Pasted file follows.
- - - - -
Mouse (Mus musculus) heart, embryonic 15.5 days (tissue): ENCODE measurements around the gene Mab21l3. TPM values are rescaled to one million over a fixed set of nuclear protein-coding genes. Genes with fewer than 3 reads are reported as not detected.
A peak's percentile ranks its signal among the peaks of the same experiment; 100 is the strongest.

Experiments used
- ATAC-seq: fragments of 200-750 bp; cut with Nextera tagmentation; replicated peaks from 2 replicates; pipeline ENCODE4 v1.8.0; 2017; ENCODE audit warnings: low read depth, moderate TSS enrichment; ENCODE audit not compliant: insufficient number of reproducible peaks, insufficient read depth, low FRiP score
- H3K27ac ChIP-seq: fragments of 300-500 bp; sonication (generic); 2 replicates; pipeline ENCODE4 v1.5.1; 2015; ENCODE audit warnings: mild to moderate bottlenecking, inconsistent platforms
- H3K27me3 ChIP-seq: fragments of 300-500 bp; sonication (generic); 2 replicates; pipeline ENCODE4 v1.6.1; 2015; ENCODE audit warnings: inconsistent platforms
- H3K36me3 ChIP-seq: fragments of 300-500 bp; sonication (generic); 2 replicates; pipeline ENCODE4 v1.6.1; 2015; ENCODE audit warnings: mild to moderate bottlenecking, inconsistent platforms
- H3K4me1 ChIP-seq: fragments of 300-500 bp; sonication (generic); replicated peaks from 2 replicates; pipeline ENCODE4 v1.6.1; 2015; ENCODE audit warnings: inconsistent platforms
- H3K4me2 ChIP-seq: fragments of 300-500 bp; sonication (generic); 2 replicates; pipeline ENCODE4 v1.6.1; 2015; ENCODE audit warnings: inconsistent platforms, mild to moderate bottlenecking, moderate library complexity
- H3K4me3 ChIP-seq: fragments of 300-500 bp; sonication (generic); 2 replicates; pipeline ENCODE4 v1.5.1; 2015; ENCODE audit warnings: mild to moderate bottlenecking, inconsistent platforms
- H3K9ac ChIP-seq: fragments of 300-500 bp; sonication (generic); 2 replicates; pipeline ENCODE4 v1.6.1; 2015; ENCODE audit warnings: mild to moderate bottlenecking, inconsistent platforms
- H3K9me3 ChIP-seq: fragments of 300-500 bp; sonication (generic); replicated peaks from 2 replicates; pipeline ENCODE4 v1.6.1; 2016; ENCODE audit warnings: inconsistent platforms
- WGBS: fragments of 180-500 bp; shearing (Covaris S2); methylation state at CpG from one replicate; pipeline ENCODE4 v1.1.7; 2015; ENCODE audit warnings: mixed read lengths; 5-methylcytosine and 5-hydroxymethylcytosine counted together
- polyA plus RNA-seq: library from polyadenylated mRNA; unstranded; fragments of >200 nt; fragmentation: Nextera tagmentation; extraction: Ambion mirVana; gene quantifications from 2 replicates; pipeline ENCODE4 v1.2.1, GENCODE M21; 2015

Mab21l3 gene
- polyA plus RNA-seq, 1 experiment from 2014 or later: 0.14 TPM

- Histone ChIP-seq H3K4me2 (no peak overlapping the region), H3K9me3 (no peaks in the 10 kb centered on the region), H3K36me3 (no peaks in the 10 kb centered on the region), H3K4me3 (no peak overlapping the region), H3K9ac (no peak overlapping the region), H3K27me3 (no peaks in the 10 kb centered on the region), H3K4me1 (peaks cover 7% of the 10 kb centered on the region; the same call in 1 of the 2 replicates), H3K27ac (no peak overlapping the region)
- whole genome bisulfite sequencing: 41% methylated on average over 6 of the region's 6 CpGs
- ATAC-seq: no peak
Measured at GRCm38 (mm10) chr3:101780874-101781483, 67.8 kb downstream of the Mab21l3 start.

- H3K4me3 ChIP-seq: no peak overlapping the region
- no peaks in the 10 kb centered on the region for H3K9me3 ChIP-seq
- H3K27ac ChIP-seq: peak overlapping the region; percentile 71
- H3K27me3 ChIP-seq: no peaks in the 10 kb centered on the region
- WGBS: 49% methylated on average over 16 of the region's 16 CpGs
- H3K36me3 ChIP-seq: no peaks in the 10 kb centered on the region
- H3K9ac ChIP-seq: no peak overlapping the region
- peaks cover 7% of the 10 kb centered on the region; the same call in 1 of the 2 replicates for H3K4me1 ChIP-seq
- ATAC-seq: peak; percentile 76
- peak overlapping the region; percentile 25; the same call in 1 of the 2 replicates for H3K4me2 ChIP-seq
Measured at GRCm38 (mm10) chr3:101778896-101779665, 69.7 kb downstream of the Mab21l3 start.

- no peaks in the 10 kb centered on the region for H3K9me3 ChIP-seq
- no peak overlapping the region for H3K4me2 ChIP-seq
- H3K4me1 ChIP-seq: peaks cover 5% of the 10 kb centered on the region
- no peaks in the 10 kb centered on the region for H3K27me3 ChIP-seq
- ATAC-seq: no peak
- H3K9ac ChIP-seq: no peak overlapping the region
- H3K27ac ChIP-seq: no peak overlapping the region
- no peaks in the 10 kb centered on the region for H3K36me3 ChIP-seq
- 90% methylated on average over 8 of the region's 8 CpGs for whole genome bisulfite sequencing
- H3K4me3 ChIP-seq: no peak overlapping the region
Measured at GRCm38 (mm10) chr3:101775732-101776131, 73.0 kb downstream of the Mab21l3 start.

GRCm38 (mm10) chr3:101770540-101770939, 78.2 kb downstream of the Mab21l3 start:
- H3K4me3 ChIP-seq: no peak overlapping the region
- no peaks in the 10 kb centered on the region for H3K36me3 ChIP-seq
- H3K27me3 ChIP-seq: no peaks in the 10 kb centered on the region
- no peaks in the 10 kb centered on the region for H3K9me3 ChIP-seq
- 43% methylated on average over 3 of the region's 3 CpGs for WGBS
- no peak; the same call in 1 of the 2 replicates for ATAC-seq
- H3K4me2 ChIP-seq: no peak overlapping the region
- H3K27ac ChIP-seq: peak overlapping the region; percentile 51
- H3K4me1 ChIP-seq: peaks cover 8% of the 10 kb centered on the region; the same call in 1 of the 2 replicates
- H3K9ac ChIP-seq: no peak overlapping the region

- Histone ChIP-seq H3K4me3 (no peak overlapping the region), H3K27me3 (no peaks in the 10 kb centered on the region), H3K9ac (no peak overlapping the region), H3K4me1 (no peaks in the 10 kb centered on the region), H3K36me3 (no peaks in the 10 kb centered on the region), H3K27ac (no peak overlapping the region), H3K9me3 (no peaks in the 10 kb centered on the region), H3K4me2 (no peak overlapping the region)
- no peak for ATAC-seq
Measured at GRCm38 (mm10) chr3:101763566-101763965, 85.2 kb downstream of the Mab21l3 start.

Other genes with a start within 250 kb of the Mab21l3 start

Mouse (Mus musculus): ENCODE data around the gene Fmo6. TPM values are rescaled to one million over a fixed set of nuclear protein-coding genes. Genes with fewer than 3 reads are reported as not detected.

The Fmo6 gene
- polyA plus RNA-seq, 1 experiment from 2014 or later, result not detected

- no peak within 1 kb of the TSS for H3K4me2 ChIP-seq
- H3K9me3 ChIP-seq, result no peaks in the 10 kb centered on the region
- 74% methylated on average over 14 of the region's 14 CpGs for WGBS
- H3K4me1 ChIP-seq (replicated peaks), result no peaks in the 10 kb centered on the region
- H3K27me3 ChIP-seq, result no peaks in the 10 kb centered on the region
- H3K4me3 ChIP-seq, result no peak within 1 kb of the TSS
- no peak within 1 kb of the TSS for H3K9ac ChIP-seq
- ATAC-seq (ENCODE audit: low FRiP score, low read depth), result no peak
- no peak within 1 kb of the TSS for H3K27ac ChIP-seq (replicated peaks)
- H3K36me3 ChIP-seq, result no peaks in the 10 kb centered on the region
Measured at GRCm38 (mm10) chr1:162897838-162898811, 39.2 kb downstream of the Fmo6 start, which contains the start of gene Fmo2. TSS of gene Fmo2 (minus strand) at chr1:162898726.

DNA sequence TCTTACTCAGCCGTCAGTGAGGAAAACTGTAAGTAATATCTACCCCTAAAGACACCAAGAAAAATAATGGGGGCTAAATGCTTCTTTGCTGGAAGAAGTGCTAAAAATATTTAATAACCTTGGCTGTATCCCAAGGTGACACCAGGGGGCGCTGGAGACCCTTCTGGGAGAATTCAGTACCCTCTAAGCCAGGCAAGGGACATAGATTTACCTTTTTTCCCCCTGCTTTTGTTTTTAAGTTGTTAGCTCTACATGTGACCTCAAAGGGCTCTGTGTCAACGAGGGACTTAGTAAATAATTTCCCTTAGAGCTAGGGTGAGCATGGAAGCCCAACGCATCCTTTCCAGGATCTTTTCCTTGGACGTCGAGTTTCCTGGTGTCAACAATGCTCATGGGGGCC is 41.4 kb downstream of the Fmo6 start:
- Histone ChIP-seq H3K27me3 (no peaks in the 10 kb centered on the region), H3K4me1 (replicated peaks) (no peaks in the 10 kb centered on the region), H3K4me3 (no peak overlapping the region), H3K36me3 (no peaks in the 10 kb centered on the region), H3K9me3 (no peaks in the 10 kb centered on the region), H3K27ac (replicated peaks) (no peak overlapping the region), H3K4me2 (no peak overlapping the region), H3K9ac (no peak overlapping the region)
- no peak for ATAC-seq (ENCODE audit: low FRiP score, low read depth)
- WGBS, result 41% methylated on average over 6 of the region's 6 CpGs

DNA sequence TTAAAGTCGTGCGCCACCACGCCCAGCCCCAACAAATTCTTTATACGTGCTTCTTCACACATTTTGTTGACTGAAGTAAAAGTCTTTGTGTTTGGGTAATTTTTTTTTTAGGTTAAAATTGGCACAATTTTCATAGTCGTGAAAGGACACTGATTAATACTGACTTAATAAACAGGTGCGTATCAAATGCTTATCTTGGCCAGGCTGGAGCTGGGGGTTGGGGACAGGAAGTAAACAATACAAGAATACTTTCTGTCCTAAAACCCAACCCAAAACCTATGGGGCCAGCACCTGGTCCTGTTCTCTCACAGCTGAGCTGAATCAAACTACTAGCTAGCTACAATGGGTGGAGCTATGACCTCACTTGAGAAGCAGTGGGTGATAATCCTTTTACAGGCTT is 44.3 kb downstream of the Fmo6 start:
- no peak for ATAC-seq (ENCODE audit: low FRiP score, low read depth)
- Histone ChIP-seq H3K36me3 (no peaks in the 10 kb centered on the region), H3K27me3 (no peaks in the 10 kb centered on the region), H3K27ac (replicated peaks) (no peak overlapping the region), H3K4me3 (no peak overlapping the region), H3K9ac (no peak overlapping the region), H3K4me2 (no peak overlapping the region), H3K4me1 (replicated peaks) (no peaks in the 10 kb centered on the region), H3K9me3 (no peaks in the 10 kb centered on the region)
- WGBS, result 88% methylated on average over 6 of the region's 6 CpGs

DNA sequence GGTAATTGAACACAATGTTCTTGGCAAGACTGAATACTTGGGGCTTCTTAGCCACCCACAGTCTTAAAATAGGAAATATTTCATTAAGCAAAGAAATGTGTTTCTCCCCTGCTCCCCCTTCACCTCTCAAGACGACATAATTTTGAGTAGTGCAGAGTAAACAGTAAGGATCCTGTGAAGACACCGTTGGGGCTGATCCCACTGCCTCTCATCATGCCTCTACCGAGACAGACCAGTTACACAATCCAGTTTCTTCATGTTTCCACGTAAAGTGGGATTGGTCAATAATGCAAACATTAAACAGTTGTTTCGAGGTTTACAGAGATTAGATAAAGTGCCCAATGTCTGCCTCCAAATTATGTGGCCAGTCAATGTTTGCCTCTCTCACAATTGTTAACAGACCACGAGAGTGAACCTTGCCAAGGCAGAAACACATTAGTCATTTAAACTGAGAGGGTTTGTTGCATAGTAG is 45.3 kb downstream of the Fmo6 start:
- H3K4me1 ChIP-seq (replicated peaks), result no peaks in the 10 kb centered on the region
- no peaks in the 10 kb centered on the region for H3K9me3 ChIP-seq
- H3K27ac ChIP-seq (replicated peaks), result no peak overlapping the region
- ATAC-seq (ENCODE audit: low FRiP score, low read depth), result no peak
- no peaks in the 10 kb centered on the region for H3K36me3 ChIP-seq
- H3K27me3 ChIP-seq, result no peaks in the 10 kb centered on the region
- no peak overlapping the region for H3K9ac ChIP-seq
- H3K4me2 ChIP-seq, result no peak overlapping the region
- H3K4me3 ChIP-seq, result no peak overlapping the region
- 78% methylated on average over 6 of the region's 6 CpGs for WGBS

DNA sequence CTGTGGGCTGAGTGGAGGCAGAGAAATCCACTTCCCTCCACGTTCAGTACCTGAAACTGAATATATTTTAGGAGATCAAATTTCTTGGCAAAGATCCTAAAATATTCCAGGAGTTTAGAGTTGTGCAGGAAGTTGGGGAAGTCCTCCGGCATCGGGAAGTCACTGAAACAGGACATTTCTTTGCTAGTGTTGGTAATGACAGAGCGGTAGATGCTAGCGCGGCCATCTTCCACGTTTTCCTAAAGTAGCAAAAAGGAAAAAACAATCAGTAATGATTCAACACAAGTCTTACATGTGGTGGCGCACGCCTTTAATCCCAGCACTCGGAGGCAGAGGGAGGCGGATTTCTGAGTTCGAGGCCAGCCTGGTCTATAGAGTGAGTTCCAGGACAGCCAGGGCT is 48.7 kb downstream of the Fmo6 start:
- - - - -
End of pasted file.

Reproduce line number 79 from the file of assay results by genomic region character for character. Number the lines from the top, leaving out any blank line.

- WGBS, result 88% methylated on average over 6 of the region's 6 CpGs